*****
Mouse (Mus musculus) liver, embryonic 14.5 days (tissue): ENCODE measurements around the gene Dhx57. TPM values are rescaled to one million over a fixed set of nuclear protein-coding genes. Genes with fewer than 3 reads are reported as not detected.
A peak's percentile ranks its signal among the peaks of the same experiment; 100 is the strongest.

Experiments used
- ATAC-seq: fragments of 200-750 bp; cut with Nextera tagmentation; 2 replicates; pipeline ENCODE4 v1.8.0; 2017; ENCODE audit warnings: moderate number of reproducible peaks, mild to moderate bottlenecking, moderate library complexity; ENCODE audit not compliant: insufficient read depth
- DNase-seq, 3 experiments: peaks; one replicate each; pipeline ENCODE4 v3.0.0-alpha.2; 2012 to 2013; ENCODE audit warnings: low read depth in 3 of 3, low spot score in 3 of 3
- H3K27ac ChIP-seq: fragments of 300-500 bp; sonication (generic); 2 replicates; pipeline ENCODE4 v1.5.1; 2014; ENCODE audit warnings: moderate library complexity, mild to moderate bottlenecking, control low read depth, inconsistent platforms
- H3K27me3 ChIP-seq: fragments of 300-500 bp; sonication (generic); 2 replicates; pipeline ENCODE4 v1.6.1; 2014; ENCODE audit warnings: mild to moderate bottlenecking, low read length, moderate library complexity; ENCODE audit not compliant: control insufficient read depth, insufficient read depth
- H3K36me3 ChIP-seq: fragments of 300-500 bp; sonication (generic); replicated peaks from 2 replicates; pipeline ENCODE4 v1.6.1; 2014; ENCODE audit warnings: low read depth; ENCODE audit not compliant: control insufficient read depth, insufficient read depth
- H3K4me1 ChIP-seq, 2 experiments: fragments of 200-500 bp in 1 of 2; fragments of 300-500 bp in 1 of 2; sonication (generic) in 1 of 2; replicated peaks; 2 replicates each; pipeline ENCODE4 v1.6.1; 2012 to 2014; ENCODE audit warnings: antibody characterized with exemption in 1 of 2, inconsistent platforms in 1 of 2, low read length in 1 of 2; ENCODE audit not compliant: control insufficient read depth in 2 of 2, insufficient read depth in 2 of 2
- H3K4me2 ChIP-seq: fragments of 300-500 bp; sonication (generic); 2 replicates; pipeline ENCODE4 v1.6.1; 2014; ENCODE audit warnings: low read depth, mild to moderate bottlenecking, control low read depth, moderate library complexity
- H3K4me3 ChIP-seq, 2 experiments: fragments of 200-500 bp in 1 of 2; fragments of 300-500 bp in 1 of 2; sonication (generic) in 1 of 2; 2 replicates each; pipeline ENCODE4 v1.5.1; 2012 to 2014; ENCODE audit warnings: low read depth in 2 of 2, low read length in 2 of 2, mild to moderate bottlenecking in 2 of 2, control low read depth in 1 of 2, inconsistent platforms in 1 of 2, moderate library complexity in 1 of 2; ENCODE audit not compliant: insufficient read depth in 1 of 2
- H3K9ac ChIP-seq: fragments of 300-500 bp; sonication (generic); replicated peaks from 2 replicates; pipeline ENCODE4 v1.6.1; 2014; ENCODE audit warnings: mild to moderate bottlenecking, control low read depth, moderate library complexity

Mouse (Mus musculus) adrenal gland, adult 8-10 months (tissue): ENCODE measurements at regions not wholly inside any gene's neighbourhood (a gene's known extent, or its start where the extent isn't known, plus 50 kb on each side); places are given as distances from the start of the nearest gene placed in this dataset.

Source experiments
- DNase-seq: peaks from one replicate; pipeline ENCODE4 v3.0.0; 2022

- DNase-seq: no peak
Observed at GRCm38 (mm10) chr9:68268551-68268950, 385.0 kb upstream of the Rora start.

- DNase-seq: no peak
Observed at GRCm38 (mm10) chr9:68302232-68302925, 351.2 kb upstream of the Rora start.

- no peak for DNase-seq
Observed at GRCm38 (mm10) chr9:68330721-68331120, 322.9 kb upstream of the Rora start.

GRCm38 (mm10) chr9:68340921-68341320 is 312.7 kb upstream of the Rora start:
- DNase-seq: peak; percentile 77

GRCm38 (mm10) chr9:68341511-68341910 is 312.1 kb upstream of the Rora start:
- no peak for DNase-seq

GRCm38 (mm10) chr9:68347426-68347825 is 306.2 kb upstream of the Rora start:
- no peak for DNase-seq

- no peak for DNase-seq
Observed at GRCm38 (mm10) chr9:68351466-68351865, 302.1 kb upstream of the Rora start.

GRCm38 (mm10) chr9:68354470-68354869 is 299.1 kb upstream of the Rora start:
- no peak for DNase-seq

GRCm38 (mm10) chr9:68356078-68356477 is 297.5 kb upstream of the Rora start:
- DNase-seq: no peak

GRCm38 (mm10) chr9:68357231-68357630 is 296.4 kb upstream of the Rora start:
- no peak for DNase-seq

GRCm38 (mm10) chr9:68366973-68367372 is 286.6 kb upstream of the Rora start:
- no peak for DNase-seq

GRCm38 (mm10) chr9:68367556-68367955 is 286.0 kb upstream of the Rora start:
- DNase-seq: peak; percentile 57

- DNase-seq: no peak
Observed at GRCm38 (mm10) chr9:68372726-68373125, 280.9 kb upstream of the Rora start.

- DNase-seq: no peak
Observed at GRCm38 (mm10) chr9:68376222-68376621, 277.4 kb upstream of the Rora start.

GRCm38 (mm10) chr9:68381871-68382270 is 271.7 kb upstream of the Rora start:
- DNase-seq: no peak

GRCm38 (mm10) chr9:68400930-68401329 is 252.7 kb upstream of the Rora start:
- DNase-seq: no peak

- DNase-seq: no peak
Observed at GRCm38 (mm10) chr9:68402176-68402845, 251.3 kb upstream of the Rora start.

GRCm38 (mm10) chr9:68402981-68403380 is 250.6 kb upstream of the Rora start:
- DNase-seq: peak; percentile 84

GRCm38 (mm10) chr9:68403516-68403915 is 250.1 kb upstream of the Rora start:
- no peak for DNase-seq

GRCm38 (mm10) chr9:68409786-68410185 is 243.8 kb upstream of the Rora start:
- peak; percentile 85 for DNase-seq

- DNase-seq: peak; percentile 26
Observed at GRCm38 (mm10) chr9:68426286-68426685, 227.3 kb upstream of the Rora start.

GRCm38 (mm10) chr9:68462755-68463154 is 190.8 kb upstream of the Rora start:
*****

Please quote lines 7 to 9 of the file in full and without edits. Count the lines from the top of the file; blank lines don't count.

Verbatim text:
- H3K27me3 ChIP-seq: fragments of 300-500 bp; sonication (generic); 2 replicates; pipeline ENCODE4 v1.6.1; 2014; ENCODE audit warnings: mild to moderate bottlenecking, low read length, moderate library complexity; ENCODE audit not compliant: control insufficient read depth, insufficient read depth
- H3K36me3 ChIP-seq: fragments of 300-500 bp; sonication (generic); replicated peaks from 2 replicates; pipeline ENCODE4 v1.6.1; 2014; ENCODE audit warnings: low read depth; ENCODE audit not compliant: control insufficient read depth, insufficient read depth
- H3K4me1 ChIP-seq, 2 experiments: fragments of 200-500 bp in 1 of 2; fragments of 300-500 bp in 1 of 2; sonication (generic) in 1 of 2; replicated peaks; 2 replicates each; pipeline ENCODE4 v1.6.1; 2012 to 2014; ENCODE audit warnings: antibody characterized with exemption in 1 of 2, inconsistent platforms in 1 of 2, low read length in 1 of 2; ENCODE audit not compliant: control insufficient read depth in 2 of 2, insufficient read depth in 2 of 2